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Largest Contentful Paint: LCP

What it is: Measures page load performance by looking at the time it takes to render the largest image or text block that’s visible to the device’s viewport, relative to when the page first started loading.

Goal: LCP should occur within 2.5 seconds of when the page first starts loading. Anything greater than 4.0 seconds will be rated “Poor” in Google’s Core Web Vitals reporting.

Largest Contentful Paint

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Improving LCP

Typically, there are four factors that affect Largest Contentful Paint:

  1. Server response times - Almost every web page on the internet loads data from a server somewhere, and if that server is slow, it will affect your LCP. Caching or using a CDN can help improve performance.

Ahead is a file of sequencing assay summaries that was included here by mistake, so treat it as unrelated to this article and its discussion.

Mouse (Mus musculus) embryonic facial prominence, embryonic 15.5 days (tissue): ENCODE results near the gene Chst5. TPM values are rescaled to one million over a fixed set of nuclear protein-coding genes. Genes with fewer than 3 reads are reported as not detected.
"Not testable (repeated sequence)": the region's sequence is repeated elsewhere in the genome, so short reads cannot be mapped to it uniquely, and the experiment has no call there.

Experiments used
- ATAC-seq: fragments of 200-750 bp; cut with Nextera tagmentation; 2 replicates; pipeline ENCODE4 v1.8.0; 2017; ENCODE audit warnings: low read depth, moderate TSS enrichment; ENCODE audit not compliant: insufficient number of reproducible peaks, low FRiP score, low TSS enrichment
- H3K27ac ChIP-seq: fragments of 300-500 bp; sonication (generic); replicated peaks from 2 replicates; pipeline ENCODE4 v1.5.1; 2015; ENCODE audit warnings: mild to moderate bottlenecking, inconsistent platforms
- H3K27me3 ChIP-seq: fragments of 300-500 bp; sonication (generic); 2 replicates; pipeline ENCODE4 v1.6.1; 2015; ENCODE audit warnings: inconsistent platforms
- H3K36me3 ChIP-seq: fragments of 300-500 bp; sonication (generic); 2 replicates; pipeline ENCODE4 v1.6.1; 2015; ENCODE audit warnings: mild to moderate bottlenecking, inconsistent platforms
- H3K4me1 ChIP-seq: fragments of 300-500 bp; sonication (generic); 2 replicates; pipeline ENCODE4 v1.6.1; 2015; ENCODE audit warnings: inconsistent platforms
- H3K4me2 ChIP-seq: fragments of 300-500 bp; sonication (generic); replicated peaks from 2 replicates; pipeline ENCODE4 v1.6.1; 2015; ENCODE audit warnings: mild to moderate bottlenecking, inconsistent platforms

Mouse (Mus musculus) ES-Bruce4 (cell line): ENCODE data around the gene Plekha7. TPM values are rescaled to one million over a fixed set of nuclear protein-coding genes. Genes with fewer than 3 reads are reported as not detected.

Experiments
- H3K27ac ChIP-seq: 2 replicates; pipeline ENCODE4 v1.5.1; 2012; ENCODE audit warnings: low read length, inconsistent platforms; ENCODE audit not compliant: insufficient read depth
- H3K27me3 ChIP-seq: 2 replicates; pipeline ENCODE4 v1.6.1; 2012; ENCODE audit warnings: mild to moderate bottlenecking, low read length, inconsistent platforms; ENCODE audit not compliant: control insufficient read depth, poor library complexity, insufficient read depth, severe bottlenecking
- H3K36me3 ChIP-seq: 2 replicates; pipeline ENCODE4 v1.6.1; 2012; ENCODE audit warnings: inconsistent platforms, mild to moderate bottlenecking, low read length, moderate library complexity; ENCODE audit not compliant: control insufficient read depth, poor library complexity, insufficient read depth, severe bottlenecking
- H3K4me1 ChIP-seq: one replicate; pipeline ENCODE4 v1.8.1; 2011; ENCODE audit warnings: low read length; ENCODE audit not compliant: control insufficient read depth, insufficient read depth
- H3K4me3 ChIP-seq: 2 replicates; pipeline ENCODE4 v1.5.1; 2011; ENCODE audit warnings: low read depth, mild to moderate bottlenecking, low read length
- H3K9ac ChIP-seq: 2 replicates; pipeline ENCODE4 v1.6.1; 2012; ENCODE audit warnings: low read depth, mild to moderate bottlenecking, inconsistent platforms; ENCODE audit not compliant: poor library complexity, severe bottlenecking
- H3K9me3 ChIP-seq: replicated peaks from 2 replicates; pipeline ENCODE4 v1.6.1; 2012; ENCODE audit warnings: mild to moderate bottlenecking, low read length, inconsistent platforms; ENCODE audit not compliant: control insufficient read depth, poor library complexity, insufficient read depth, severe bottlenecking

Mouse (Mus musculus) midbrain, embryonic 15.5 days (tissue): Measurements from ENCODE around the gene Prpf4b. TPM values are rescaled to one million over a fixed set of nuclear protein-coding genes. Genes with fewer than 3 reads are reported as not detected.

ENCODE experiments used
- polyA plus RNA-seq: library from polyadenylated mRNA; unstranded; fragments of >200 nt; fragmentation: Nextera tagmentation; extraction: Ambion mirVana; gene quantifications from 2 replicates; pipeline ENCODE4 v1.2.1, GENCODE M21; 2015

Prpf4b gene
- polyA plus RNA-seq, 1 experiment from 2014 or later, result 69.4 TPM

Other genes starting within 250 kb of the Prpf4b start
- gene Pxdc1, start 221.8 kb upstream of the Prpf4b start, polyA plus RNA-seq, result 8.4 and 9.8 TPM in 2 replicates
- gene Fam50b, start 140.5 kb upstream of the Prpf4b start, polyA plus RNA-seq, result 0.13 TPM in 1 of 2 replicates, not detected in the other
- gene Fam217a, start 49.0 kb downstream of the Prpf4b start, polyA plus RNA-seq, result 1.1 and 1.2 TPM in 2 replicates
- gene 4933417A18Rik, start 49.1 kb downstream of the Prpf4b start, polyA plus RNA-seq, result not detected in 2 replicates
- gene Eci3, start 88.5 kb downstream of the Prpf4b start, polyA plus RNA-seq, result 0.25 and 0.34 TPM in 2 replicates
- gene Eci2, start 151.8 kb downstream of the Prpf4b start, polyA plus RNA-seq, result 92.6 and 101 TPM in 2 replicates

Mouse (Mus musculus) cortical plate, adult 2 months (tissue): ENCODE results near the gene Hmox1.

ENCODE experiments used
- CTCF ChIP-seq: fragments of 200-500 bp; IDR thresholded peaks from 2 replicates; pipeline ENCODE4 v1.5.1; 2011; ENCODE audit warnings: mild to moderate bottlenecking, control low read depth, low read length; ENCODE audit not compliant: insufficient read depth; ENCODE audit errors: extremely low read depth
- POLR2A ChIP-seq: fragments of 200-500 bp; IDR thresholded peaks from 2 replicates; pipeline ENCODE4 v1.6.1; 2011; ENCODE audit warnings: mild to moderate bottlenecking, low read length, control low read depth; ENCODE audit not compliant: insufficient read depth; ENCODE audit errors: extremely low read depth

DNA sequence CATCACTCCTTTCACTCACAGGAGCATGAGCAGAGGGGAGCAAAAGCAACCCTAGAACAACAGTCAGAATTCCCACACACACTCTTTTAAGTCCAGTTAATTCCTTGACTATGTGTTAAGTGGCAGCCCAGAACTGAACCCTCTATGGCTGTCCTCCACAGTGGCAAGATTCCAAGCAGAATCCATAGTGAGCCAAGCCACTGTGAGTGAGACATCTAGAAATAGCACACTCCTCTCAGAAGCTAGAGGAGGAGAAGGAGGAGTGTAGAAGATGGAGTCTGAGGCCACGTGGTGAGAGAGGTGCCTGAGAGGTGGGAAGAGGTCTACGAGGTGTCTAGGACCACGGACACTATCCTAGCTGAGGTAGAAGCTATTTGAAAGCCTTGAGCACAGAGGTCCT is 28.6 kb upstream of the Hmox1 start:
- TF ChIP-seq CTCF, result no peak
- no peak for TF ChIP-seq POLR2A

2. Resource load times - Similarly, if you’re loading images, videos, or embedded assets in your page, keep in mind how long they take to load.
  3. Render-blocking JavaScript and CSS - Frontend styling and functionality is typically included in JavaScript or CSS files, but if not configured properly, they might “block” the rest of your page from loading until they resolve.
  4. Client-side rendering - Some frontend web development frameworks rely heavily on client-side rendering. If your frontend framework does this inefficiently, it may harm your LCP.

More detailed information and actionable insights can be found on the official LCP Core Web Vitals page by Google. Keep in mind that some of these actionable items might require help from your engineering team:

Copyright © 2022 Manuel Weiss and Karl Hughes. All rights reserved.